by Mike Novakowski

The court accepted that the officer honestly believed Brown possessed drugs and had attempted a hand-to-hand transaction. Further, it accepted that the officer's prior experience with drug dealing was properly taken into account in assessing grounds. However, the officer's subjective belief was still not objectively reasonable:

In our view however, there must be something in the conduct observed by the officer, placed in the context of the rest of the circumstances, that lends some objective justification or verification to the officer's belief. Section 495 of the Criminal Code and, more importantly, s. 9 of the Charter, demand that the belief be "reasonable," meaning that a reasonable person standing in the shoes of the police officer be able to see the grounds for the arrest. Without this objective component, the scope of the police power to arrest would be defined entirely by the police officer's perception of the relevant circumstances.

The individual's constitutional right to be left alone by the state cannot depend exclusively on the officer's subjective perception of events regardless of how accurate that perception might be. The issue is not the correctness of the officer's belief, but the need to impose discernable objectively measurable limits on police powers.

The (accused's) interaction with the person facing him on the city sidewalk does not, in our view, provide any objective basis upon which to believe that the two persons were engaged in a drug transaction. Nor does the fact that the two persons then walked away from each other make that interaction any more suspicious. (The officer's) evidence that the second person may have walked away from the (accused) because he or she caught sight of the police cruiser is speculation

(paras. 14-15).

The court noted other factors in concluding the totality of the circumstances did not provide an objectively reasonable basis for the arresting officer's belief:

  • The arresting officer's partner, who was in a better position as passenger to see Brown's conduct, did not notice anything, suspicious or not. Even if he had witnessed the movements described, the partner testified he would not have arrested Brown based on them. Instead, he would have spoken to Brown or briefly detained him for investigative purposes.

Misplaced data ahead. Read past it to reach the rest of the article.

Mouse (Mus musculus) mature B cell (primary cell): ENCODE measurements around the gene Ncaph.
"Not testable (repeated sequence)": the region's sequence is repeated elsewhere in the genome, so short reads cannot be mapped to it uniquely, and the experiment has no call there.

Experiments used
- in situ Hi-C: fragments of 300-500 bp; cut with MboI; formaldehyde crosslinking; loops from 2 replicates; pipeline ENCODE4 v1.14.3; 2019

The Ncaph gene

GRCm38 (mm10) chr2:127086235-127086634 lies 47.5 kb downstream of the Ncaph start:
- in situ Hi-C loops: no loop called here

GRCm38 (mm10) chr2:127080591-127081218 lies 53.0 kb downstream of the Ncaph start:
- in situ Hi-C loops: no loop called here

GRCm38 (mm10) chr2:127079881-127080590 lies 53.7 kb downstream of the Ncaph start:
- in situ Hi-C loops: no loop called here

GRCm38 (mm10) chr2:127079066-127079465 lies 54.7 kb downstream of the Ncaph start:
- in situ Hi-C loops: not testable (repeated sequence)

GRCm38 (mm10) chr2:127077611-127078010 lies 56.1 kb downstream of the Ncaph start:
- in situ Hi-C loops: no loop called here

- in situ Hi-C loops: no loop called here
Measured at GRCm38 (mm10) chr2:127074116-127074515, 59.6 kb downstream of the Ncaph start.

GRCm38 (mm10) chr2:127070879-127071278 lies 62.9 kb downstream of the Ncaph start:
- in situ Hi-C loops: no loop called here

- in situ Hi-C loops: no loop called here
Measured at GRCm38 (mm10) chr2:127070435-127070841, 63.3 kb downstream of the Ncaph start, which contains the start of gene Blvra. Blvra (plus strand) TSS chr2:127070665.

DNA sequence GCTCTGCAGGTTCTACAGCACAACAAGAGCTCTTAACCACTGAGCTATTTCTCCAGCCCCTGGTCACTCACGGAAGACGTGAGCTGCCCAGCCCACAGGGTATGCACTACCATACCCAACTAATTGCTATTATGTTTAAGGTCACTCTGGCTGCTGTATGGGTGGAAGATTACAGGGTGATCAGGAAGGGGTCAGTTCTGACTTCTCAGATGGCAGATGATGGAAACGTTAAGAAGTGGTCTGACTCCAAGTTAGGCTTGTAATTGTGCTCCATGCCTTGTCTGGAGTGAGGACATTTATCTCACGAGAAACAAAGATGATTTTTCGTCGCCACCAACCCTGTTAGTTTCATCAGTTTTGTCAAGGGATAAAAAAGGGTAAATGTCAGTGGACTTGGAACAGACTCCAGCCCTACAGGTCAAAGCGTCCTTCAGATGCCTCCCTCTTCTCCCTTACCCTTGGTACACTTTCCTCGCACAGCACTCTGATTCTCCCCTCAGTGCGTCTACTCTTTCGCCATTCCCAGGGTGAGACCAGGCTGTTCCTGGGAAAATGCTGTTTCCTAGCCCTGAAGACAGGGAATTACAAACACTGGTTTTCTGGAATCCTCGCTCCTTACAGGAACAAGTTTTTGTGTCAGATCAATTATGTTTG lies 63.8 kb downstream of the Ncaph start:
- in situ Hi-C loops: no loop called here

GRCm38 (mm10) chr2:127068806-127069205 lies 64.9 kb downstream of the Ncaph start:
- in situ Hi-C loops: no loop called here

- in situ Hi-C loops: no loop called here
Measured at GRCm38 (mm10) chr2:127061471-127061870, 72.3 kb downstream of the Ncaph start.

• The arresting officer did not explain why the way Brown held his right hand was of some particular significance in the drug world. Without such an explanation, these actions "(did) not elevate the circumstances to reasonable and probable grounds to arrest."

  • The evidence supporting the officer's contention that this took place in a high crime area was thin. The officers were assigned to patrol this area as part of an anti-violence intervention strategy. Criminal activity, including drug activity, had apparently increased, however "the area targeted by the police activity was broad and the concerns were not particularized to drug activity or the specific location where these events occurred," the court noted. "There was no evidence that the corner where the arrest occurred was considered to be a high drug activity area."

Although the arresting officer honestly believed he had reasonable and probable grounds to arrest Brown, that belief wasn't objectively reasonable. The arrest was therefore unlawful and breached Brown's s.9 Charter right not to be arbitrarily detained.

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